There is no contesting Shelly Yacimovich’s good heart. A few days ago, advocate Ori Schwartz had occasion to feel it. Barely had he heard the news that he hadn’t been chosen to be Israel’s next antitrust commissioner than the Zionist Union MK pounced. She did not wait, she did not check, she showed no compassion. Immediately upon the announcement that Michal Halperin had been tapped, Yacimovich tweeted, “Schwartz’s betrayal of David Gilo did not serve him: Halperin got the job.” (Gilo being the last antitrust commissioner, who stepped down in May 2015; Schwartz had served as acting commissioner.)
Thus, a senior, professional public official doing his work in good faith is turned into a traitor, no less. The sentence for treason is death, at least in public.
Schwartz, the legal counsel to the Antitrust Authority, is a decent, honest professional. He was dubbed a traitor because he didn’t line up with Yacimovich and his former boss, Gilo: Schwartz thought the gas plan was good for Israel. That’s his frightful crime. And he can’t even sue Yacimovich for libel.
This week, the OECD published a report saying the gas plan is a correct, good compromise and should be implemented. As a result, the organization found itself among the traitors in Yacimovich’s books. I’m on the list too, as is the Antitrust Authority’s chief economist, Dr. Assaf Eilat, who thinks in his cupidity that the gas plan is a good one. As does Schwartz.
But if one isn’t allowed to disagree with the boss, how can it be that a brutal attack on the chairman of your party is permissible? Yacimovich recently accused Isaac Herzog of eyeing Benjamin Netanyahu and the right of the political map, though he denies it. She claimed he’d abandoned his commitment to the two-state solution, though that isn’t true either. As far as she’s concerned, it is legitimate to attack the party chairman. That is not treason. That’s just sticking a long knife in the leader’s back, and turning it.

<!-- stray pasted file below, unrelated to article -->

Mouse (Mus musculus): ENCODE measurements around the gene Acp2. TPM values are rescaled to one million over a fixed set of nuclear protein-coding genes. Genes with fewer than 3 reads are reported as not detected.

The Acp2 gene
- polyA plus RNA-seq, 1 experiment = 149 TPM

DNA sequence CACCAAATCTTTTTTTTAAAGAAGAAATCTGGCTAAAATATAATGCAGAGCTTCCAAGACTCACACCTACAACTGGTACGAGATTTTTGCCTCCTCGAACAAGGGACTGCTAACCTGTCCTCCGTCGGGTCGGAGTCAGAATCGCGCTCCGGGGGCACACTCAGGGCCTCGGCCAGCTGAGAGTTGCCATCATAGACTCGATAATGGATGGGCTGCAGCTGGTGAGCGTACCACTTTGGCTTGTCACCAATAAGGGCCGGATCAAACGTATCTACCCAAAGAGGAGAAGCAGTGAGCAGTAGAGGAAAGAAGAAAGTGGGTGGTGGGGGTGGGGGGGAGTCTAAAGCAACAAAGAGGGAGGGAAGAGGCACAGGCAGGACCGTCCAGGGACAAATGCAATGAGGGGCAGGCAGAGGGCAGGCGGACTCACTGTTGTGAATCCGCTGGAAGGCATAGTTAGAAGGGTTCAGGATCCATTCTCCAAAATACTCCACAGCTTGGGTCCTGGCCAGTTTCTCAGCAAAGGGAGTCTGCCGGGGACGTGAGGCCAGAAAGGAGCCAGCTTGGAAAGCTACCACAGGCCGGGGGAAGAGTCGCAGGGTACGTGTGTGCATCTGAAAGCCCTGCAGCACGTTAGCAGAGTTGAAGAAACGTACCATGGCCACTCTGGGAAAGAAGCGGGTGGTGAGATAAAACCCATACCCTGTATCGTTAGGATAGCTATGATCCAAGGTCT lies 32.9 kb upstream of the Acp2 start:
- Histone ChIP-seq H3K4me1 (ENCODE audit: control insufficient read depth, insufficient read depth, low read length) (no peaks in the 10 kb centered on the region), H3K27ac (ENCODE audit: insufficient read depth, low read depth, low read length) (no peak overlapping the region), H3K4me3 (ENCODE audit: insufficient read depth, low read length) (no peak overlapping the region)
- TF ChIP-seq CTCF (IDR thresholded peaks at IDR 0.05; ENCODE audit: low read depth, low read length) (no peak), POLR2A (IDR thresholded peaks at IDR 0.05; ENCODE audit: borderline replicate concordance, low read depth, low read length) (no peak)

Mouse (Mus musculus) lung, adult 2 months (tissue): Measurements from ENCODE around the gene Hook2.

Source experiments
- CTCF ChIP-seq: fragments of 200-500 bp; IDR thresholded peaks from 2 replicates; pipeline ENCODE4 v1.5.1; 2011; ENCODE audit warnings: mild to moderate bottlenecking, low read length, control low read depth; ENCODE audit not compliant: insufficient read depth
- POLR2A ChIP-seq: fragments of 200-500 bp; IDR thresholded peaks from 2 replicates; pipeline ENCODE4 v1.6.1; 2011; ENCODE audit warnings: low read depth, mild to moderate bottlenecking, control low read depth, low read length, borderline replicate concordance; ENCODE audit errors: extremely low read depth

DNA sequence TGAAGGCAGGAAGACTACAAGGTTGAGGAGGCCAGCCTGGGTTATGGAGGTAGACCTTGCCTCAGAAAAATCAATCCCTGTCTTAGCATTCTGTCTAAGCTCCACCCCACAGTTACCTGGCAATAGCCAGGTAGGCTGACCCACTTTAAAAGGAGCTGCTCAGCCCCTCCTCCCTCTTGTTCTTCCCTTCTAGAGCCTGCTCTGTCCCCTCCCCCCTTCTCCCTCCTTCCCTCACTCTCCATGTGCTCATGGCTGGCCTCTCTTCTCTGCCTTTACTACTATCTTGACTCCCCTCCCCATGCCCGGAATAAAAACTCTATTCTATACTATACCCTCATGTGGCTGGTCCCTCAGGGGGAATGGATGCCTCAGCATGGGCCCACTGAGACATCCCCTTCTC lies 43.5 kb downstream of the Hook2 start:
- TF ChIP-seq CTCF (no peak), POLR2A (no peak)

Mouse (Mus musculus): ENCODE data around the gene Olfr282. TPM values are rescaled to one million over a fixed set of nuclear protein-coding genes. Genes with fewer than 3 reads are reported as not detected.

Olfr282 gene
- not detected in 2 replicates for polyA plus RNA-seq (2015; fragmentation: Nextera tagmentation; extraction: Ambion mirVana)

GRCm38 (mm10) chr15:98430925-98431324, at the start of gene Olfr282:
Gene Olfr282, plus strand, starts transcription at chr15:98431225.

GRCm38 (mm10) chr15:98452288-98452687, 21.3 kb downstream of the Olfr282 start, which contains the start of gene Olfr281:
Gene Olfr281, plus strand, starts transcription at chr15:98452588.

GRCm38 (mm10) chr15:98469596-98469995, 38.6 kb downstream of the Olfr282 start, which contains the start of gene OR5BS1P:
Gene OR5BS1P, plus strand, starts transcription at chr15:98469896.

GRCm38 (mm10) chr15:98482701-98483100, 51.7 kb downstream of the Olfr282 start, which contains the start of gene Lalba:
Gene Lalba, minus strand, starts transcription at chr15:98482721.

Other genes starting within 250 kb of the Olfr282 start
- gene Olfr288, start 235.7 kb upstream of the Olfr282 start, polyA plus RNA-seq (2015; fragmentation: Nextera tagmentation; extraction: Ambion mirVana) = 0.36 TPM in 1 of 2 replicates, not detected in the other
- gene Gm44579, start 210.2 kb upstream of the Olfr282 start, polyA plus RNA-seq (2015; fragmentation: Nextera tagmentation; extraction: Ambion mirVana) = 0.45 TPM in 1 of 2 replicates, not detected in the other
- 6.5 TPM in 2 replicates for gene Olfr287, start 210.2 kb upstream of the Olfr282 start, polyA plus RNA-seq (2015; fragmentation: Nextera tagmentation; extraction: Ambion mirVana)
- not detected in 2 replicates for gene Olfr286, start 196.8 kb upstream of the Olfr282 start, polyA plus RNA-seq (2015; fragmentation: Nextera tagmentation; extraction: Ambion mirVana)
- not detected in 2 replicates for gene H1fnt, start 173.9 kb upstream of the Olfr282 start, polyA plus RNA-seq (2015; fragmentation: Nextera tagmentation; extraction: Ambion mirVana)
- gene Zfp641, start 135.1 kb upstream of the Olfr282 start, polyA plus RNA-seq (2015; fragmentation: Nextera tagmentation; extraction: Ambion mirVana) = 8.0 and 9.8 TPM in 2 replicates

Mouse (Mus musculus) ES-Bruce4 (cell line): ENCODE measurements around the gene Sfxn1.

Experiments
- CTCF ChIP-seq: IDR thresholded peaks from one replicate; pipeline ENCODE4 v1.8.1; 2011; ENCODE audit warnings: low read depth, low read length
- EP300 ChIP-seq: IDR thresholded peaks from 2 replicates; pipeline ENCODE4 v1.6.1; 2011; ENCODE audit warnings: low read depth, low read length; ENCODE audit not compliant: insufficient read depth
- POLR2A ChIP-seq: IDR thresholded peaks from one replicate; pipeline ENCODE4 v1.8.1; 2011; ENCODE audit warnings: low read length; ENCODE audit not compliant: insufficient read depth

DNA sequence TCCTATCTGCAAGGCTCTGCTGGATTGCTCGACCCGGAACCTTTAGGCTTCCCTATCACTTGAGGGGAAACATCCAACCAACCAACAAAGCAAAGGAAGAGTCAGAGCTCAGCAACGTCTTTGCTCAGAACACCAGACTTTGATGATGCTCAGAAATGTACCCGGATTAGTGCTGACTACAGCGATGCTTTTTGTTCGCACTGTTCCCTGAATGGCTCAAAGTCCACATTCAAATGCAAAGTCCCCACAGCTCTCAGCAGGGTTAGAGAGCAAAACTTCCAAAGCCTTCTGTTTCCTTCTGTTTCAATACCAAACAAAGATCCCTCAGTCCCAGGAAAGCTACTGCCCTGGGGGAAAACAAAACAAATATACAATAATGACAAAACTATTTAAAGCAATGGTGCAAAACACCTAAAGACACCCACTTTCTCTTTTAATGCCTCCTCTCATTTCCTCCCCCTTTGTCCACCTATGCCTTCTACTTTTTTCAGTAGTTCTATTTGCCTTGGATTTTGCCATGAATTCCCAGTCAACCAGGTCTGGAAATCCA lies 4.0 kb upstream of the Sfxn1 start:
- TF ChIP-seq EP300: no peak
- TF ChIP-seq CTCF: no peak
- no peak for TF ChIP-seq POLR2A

But the zenith is the content of her criticism. Suddenly, Yacimovich has become the standard-bearer for diplomacy. Suddenly she is discussing the “central ethos of the Labor Party” which is ... the two-state solution. Central ethos? Does she think us that stupid?
Don’t forget she had a golden opportunity to raise that ethos when running for the chairmanship of the Labor Party against Amir Peretz in 2011. Then, throughout the 2013 campaign, Yacimovich took the diplomatic issue off the table – she didn’t say a word about it. No ethos, no nothing.
She hurt and scorned everybody who tried to talk about the tight correlation between the occupation and the settlements and the socioeconomic state. In a long interview with Gidi Weitz in Haaretz (August 19, 2011), she said, “I certainly do not see the settlement project as a sin and a crime.”
She didn’t mention the word “peace” so much as once during that long interview. And no wonder. Her best friends are two extremist Likud members – Gideon Sa’ar (currently on a break from party affairs) and Haim Katz, who evidently taught her what’s what.
At the time, Yacimovich stated firmly – just like Netanyahu and Naftali Bennett – that there’s no connection between the billions going to the settlements and the social gaps and poverty within Israel. She didn’t even understand what Yitzhak Rabin was doing when, in 1992, he cut the budget for the settlements and transferred the money to education, welfare, wages and infrastructure, which led to considerable social improvement.
She contemptuously dubbed the courageous people demonstrating against the occupation week in and week out “a group that would barely fill a phone booth in Bil’in” (a West Bank village).
She doesn’t even understand that she isn’t a socialist. A socialist cannot ignore injustice, the appropriation of land and the daily abuse of the Palestinians. They cannot morally accept the situation that the settlers are planting olive trees on stolen land and making olive oil that Yacimovich happily buys – she said so herself in that interview: “I am not in favor of boycotts.”
So if she’s in favor of the beloved settlements, what exactly are diplomatic negotiations supposed to be about? How to handle traitors?
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